Astrophotography – Starlight meets the computer

According to the American Astronomical Society, the  charged couple device or CCD   was born on 17 October 1969 at Bell Labs in Murray Hill, New Jersey during a brain storming session between Willard Boyle and George Smith.  While it was originally intended as a solid state storage device, the imaging possibilities quickly became obvious.

(Boyle and Smith were awarded the Nobel Prize in physics in 2009 for their invention of the CCD. )

In the approx. 5 decades of technological improvements where our last article left off , what could be discovered by photographing the night sky had film had improved dramatically. By the 1960s and 70s, it was the choice medium for astronomers to record images of astro objects themselves and their spectra.

Images had also moved from largely black and white to full colour, with research by Dr. David Malin at Siding Springs Observatory in northern NSW being a key driver.

Triffid Nebula from Mt Wilson, USA 1920

Part of the Veil nebula in Cygnus,  (David Malin/AAO)

But film was not without its problems.

Firstly, film has a low quantum sensitivity. This simply means that photographic films overall efficiency is low. It “captures” only a relatively small amount of the light falling on it. Even with large telescopes, the amount of light from distant astro objects is small.  The obvious solution to this problem is leave the  camera’s shutter open for longer and longer periods of time. This would allow more light to fall on the film and details of faint objects revealed.

This is what astronomers did.* By exposing the film for hours at a time, they were able to record faint objects vastly beyond the ability of the eye to see at the same telescope. But there was another problem.

Film suffers from “Reciprocity Failure”. After a certain amount of time,  low levels of  light falling on film starts to fail to produce further detail. There’s a limit to the amount of information that can be captured on film.

These two factors – the inefficacy of film and the limits on how long exposures could be  – were some of the drivers for astronomers to replace film with electronic devices.

In the early 1970s, astronomers started trying to capture images using devices similar to ones used by TV cameras of the time called vidicons. These worked by scanning an image line by line. They’d also been used on spacecraft including Apollo mission and the Voyager probes to the outer Solar System.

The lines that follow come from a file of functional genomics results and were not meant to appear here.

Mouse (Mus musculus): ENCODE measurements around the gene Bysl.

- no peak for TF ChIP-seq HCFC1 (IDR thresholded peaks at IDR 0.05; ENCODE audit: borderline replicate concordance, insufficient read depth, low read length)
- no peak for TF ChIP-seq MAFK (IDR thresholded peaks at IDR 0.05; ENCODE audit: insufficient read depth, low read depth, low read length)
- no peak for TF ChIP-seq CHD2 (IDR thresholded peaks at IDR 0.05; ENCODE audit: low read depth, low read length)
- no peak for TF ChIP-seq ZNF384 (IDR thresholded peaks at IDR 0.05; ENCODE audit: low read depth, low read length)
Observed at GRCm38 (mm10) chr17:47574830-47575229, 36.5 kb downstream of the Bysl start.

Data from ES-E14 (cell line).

In 1976, the first images using a CCD were taken of Saturn using  the Kuiper 61″ Telescope.  CCD cameras quickly became the gold  standard from that time onwards for astronomers. For example, the Comet Halley which was seen in 1986 in our skies was first spotted in 1982 using a CCD camera on the 200″ Hale Telescope on Mt Palomar. They were more sensitive and images could be more easily reproduced.  Early issues like small CCD sensor size compared to film size have gradually been overcome.  There’s some interesting reading on the detailed history of CCD cameras, such as this article here.

The efficiency of film is around 5%. CCD cameras are capable of capturing around 90% of the light they receive.  Exposures became shorter. The increased efficiencies CCD cameras offer mean telescopes could photography fainter object in more detail than they could with film alone.

The costs involved in CCD production meant they were not widely used by amateur astronomers for deep-sky photography. ** They largely kept to film cameras throughout the 1980s and 90s, or used various forms of video cameras to capture objects through telescopes.  That changed when a different type of sensor  – CMOS – became wieldy available.

CCD vs CMOS

CMOS (complementary metal oxide semiconductor) cameras use a different sensor technology compared to CCD cameras.

It’s easier to move the data from the CMOS camera chip compared to a CCD. This means they are better suited to shorter exposures like videos.  They are prone to more background electronic background noise.   CMOS cameras are also less sensitive to light than CCD cameras.

Sony CMOS Camera Chip

CMOS Camera chips also use much less power than CCD chips.

Whie it might seem that CCD chips would be preferable to CMOS chip for astrophotography – and they are in many cases – the global take up of mobile phones, tablets, webcams and other devices has meant that CMOS camera chips have become sophisticated, available in vast numbers and more importantly, very affordable.

CMOS based cameras like those from ZWO and QHY allow amateur astronomers to take images of the deep-sky, planets and even the Sun in greater detail and clarity than many filmed based professional telescopes of only a few decades ago.

In the same way CCD camera revolutionised the capturing of astro images for professional astronomers, CCD cameras have done the same for the amateur.

The Future.

The combination of imaging systems, computer guiding and processing is likely to continue to converge. At BINTEL, we’re already seeing advanced, all-in-one telescope like the  Stellina and the Vespera becoming popular.

We certainly expect to see many more!

* One technique for improving film sensitivity is “hypering” where film is soaked in a various gasses including hydrogen prior to exposure.

** Some early webcam such the Philips Toucam used CCD chips.

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